Years ago I took a Renaissance Painting class. What do I mean by “Renaissance Painting”? First, it has nothing to do with subject matter, it was purely a class about technique.
I’ll give a brief rundown on this technique. First, the artist needs a very smooth surface. Many Renaissance paintings are done on panel for this reason. For the canvas paintings we put layer after layer of gesso on and sanded between layers. Then the picture is painted in black and white. Well, it is greyscale, like a black and white photo. We could add a little blue or red (not much!) to the paint to make the final warmer or cooler. The last step is to put a color glaze over the black and white under painting. If something is green, you use a green glaze and the underpainting will take care of the different shades and highlights.
When you look at a Renaissance era painting it almost seems to glow from an inner light. Well, in ways it does – you are seeing the shapes and shading through a layer of colored glaze.
Besides a few studies I did two main paintings. Unfortunately I picked a hard subject for my first. I decided to make a painting based on the photo below.
Of course I first simplified the composition. I also made some decisions in the composition to try to make it both dynamic, yet very stable, unmoving like the mountain. There were several diagonal lines with the most obvious crossing in the middle of the painting. There is also a strong sense of vertical, with the main vertical being in the center, and a strong horizontal which crosses in the middle. The lines weren’t exact, but close enough.
Unfortunately I don’t think it worked as well as it should have. First, I had a hard time getting the right colors and for different parts to contrast. Working with glaze was harder than I thought! I had to go over it a times which made the colors muddy. And then there was cross between different colors. And dribbles, and stuff got on the canvas, and… well, in real life you can see all of it by how the light reflects.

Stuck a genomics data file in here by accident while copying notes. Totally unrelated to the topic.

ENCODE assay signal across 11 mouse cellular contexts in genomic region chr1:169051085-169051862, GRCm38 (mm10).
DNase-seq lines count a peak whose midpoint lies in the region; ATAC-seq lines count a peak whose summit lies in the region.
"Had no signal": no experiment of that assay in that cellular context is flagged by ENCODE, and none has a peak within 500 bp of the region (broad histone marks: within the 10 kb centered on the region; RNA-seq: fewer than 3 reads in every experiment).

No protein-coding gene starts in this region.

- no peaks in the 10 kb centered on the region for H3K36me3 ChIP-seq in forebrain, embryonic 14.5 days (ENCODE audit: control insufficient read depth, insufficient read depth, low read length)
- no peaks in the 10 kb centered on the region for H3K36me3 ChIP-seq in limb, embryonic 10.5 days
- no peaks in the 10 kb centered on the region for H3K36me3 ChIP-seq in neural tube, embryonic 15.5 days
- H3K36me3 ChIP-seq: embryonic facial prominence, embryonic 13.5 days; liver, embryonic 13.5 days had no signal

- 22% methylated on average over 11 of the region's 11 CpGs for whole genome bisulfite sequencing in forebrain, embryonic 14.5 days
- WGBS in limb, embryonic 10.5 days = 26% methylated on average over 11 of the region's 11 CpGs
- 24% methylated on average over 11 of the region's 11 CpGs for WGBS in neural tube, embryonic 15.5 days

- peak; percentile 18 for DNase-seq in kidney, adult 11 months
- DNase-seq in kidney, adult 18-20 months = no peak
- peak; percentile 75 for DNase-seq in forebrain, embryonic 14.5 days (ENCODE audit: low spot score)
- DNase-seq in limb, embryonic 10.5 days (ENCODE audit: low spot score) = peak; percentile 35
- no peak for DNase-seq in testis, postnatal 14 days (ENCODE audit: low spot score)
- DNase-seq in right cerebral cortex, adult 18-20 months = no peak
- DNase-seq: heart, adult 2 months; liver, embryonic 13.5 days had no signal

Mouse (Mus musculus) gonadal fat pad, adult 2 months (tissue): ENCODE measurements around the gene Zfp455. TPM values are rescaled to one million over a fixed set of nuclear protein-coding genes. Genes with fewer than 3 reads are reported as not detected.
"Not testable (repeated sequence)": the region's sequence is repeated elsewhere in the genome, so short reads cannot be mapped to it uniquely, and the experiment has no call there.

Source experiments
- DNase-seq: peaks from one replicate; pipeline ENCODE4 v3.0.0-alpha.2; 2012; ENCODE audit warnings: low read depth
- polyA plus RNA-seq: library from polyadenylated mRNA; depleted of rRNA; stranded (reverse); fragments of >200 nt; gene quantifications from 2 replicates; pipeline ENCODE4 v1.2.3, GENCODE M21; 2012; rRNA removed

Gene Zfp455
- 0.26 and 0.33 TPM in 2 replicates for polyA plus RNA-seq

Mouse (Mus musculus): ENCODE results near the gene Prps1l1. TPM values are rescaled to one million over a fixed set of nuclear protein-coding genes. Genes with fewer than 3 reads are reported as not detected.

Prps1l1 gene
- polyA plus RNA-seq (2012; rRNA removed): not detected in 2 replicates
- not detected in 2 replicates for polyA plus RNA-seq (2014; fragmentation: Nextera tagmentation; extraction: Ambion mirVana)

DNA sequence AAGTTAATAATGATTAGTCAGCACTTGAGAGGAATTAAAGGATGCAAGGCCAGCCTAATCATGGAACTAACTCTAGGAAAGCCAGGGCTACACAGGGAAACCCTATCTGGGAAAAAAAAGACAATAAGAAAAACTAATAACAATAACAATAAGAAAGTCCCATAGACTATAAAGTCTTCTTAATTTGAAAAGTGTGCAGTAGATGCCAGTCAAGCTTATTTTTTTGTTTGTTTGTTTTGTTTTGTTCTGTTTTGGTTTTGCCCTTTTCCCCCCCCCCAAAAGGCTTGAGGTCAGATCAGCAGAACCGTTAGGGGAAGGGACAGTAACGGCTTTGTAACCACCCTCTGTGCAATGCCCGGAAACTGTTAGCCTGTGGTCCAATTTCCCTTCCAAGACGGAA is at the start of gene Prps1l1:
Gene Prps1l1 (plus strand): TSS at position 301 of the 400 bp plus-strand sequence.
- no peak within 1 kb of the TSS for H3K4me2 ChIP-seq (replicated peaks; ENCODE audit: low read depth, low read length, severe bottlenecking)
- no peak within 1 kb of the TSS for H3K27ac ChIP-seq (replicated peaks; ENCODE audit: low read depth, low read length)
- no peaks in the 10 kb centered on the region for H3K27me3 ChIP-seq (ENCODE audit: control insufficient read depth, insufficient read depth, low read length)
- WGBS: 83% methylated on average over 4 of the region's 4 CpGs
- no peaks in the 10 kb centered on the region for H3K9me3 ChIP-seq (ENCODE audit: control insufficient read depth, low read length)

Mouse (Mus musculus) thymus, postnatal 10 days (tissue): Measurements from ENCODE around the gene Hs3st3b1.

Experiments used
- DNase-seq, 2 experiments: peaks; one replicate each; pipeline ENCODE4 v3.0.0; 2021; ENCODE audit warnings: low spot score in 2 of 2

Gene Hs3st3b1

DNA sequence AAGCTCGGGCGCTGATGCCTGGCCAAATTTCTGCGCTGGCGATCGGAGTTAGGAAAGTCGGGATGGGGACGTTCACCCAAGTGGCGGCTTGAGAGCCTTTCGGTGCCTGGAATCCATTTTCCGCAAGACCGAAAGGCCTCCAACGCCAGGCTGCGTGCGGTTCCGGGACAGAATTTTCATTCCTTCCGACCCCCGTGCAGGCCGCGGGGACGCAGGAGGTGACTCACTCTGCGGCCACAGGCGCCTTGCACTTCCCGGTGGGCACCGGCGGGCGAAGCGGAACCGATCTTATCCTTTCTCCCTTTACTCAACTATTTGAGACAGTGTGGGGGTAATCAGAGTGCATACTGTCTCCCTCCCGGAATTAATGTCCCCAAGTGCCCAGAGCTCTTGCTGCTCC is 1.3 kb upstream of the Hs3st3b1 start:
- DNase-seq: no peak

And then when I looked at the composition I think I made some big mistakes. My idea was good, but it just didn’t work as well as I’d wished. There is no real focus for the painting, there should be something interesting where all of those lines intersect.
So I did another one. The class was almost done so I spent much less time on this one, but the results were better. It is a smaller painting and the composition was much simpler. I also had some experience under my belt. I’ve posted the picture before as an illustration to one of my “Frank” stories.
OK, the hand was added in later. I drew it on the computer. Her it is again. Quick note – I used a black backdrop when taking the reference photo. I should not have been quite as literal when I made the painting.
The experience was great. I started on an even larger, more ambitious project based on a photo of a leaf. After I was about finished with the underpainting one of my art gallery friends talked me out of finishing. Unfortunately it has been so long since I’ve used this process that I’d have a hard time. I posted about this picture before.
I hope you enjoyed this little foray into Renaissance Painting!
Note – because of the shiny surface it was extremely difficult to get a good picture of the paintings. And of course it is hard to get the perspective right – the photos shows the paintings skewed a bit.